Here is my farewell sermon,
preached Sunday, September 27, 2020
Peace and blessings!
One of the great things about the place Michelle and I have moved to is its location. We are a seven minute walk from her church, a ten minute walk to Sobey’s, Lawton’s and Canadian Tire, and in the other direction, a mere two minute walk to wilderness hiking. So yesterday after breakfast, we set out for a little hike in the woods. We were thinking we’d be gone about an hour, but it was almost two hours before we got home. Now I won’t say we were exactly lost. We could see Williams Lake on the right and there were signs of human habitation just ahead. And we knew that up the big hill on the left we would eventually run into familiar paths, closer to home. But perhaps you know what it’s like when you’re following a trail in the woods, and it divides into two smaller paths. And the one you go with divides into yet smaller paths, until finally you really can’t tell if you’re even on a path at all. So you have to make a decision, Do we go all the way back, or do we forge ahead, trusting in our sense of direction? Well, we forged ahead, and eventually did come upon the big open trail leading to home. But it did make me think of today’s reading about God’s people, wandering in the wilderness.
In the book of Exodus God’s people are going through a desert wilderness, led by Moses, on their way to the promised land. But for them, it isn’t a two-hour hike, but rather 40 long years, a whole generation. It’s a time of transition. They have left behind everything that is familiar. There are no signposts along the way. It’s easy to get lost. For them, it is a testing time. Remember the golden calf. It’s also the time when they are given the Ten Commandments, God’s Covenant, which forms them as a people in a new way.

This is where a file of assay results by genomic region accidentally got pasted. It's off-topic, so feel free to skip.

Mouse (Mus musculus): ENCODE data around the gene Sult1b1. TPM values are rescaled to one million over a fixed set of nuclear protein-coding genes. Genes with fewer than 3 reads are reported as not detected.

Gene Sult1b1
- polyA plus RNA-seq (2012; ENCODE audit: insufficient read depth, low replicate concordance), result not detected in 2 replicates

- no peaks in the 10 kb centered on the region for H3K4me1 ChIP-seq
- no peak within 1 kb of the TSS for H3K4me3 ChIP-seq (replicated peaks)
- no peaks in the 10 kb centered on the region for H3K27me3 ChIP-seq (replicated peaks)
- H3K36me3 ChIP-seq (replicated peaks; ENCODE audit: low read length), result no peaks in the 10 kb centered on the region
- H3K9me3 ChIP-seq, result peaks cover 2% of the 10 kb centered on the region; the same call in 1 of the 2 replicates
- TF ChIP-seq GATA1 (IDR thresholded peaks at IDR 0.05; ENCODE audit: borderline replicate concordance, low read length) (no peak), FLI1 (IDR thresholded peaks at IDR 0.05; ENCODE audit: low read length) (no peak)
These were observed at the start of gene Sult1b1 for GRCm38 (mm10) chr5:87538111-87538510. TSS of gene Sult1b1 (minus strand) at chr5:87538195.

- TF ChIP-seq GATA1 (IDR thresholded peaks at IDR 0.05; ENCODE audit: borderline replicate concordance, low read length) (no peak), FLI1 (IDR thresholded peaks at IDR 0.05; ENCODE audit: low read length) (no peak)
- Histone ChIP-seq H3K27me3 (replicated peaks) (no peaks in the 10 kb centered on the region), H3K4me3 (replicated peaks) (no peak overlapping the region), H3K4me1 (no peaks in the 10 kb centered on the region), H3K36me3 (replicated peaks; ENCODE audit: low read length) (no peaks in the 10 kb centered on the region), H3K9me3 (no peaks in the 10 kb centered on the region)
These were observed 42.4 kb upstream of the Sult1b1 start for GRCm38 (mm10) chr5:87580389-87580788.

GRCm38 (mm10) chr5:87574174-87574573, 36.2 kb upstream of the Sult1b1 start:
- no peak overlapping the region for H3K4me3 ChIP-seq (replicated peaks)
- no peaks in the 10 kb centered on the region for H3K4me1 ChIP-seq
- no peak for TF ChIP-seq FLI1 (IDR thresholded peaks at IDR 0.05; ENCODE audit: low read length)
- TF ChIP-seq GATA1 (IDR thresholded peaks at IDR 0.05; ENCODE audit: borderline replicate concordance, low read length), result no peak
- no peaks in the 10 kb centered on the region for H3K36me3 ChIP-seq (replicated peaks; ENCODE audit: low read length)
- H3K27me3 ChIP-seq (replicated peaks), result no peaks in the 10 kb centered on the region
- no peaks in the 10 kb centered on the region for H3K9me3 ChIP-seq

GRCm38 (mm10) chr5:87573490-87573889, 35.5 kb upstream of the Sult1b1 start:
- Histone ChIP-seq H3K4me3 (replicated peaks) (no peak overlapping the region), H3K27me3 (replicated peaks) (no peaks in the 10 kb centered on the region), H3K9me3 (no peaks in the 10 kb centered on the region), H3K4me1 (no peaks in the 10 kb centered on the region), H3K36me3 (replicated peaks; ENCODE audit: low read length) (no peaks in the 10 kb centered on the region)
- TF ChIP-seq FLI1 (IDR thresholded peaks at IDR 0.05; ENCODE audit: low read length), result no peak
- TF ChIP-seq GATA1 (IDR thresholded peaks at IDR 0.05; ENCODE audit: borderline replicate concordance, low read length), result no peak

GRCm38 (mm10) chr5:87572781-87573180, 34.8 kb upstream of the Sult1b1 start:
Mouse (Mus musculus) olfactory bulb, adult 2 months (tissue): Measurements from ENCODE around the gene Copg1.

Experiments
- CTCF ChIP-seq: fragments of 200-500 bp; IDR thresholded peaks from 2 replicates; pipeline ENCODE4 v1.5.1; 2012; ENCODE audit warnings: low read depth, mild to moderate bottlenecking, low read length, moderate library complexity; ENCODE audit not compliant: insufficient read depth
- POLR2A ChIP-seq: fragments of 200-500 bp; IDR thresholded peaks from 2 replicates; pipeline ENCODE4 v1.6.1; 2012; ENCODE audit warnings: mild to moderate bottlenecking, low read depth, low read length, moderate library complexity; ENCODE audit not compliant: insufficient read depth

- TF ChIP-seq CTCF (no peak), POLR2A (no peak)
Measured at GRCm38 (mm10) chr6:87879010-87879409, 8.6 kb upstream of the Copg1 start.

In today’s passage, they come to a place where there is no water to drink and they complain bitterly to Moses. They say it would have been better to live as slaves back in Egypt than to die of thirst in the desert. In the end, of course, God provides water to sustain them in their journey. We read that Moses “called the place Massah and Meribah, because the Israelites quarrelled and tested the LORD, saying, ‘Is the LORD among us or not?’”
This question, “Is God with us or not?” is always the question that arises, when we find ourselves in a time of wilderness, a time of searching, a time of transition. And today we find ourselves in times of transition in many ways and on many levels. For St. Margaret of Scotland, it is a time of transition from one rector to a new rector. This is always a major shift in the life of any parish. It is a time of uncertainty. When will we have a new rector? What will she or he be like? For better or worse the personality and faith of the rector colour the life of the whole Parish, so a whole a great deal rides on who that person is.
Likewise in the Diocese, we have a new bishop-elect. What will Sandra Fyfe be like as a bishop? In what new directions will she lead our diocese?
And the church as a whole is in a time of transition. Everything in our society has changed and things that used to work don’t work in the same way anymore. Many congregations are struggling and quite a few have closed.
On top of all this, our whole society is having a wilderness experiencing because of the pandemic. I’m starting to get used to wearing masks in stores and practicing physical distancing, but it all still seems so strange and difficult. And, of course, there’s the growing concern about the looming political chaos south of the border.
And in my own life it’s also a time of wilderness, this being day 58 of my retirement. For me, it’s very much a time of testing and discernment. Don’t get me wrong. There are many wonderful things about being retired, not the least of which is the luxury of time to think and reflect. Someone told me recently that being retired is something you have to learn how to do, and that I should give myself a year to figure it out. Well, that sounds about right.